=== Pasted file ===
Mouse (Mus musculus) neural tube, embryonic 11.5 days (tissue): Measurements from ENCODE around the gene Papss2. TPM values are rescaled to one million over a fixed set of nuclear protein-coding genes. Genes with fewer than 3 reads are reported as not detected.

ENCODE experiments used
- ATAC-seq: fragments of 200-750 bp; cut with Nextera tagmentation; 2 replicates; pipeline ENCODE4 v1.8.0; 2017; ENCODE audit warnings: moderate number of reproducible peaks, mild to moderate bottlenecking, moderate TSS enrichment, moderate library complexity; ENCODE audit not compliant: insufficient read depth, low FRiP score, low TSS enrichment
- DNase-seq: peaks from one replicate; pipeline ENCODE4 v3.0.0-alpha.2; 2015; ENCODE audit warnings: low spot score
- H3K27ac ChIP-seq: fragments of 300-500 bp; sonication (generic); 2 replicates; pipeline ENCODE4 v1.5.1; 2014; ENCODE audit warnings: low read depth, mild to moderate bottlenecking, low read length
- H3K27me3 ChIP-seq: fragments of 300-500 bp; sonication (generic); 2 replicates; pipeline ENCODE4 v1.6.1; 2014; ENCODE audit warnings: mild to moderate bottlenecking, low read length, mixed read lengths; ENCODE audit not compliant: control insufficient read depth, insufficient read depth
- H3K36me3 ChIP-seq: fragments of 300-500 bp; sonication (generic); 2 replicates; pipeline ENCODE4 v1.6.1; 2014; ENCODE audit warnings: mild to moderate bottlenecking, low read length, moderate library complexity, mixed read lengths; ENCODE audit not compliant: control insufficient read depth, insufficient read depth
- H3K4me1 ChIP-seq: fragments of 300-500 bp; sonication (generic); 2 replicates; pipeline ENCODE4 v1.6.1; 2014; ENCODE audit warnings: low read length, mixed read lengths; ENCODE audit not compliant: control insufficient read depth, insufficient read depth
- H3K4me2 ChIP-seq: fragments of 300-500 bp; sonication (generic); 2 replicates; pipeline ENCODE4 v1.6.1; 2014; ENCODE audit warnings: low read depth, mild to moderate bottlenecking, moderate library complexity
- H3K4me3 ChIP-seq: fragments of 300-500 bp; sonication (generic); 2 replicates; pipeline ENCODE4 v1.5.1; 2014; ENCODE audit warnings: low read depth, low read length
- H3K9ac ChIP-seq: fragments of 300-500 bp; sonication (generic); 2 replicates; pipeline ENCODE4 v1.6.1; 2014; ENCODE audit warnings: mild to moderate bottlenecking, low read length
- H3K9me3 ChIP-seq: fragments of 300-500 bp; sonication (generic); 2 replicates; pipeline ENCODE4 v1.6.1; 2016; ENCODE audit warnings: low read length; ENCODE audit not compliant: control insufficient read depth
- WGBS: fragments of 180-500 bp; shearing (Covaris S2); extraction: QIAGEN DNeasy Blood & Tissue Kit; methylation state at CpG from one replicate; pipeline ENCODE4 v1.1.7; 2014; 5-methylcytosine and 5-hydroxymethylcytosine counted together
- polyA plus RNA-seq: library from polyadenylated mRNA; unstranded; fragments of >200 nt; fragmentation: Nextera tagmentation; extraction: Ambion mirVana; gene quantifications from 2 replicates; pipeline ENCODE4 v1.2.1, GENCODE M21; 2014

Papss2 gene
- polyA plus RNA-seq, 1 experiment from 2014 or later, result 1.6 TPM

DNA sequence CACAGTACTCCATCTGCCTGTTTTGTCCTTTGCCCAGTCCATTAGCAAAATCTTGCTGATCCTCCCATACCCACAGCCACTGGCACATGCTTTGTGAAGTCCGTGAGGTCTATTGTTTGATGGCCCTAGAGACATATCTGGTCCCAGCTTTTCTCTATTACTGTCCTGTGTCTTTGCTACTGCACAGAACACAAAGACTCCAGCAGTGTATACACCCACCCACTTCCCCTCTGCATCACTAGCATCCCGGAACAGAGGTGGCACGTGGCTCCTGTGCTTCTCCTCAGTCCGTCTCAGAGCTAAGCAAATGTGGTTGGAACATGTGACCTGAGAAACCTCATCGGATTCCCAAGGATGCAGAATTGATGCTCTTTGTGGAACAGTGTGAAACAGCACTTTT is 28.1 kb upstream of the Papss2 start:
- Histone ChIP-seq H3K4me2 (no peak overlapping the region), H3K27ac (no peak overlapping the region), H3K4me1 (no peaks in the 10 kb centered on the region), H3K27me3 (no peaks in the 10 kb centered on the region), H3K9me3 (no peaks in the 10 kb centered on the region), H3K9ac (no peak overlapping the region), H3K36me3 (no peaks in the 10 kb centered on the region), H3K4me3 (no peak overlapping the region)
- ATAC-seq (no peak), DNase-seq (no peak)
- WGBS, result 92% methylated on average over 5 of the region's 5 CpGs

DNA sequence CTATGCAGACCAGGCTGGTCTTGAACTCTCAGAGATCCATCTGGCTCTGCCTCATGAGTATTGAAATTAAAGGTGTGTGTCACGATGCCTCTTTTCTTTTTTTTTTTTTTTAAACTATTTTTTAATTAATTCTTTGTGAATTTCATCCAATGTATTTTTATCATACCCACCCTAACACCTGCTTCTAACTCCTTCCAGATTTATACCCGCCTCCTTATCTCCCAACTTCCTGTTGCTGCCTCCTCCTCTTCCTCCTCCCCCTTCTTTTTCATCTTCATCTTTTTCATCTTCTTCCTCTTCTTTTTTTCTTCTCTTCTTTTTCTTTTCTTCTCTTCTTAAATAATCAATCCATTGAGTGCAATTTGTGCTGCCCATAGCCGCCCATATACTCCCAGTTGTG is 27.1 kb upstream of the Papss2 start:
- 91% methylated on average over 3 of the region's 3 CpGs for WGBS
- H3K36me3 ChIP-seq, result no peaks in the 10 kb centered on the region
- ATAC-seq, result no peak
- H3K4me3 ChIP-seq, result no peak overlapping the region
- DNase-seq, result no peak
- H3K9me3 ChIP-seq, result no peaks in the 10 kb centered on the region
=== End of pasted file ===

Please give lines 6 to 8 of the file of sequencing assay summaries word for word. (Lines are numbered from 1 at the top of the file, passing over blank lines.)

- H3K27me3 ChIP-seq: fragments of 300-500 bp; sonication (generic); 2 replicates; pipeline ENCODE4 v1.6.1; 2014; ENCODE audit warnings: mild to moderate bottlenecking, low read length, mixed read lengths; ENCODE audit not compliant: control insufficient read depth, insufficient read depth
- H3K36me3 ChIP-seq: fragments of 300-500 bp; sonication (generic); 2 replicates; pipeline ENCODE4 v1.6.1; 2014; ENCODE audit warnings: mild to moderate bottlenecking, low read length, moderate library complexity, mixed read lengths; ENCODE audit not compliant: control insufficient read depth, insufficient read depth
- H3K4me1 ChIP-seq: fragments of 300-500 bp; sonication (generic); 2 replicates; pipeline ENCODE4 v1.6.1; 2014; ENCODE audit warnings: low read length, mixed read lengths; ENCODE audit not compliant: control insufficient read depth, insufficient read depth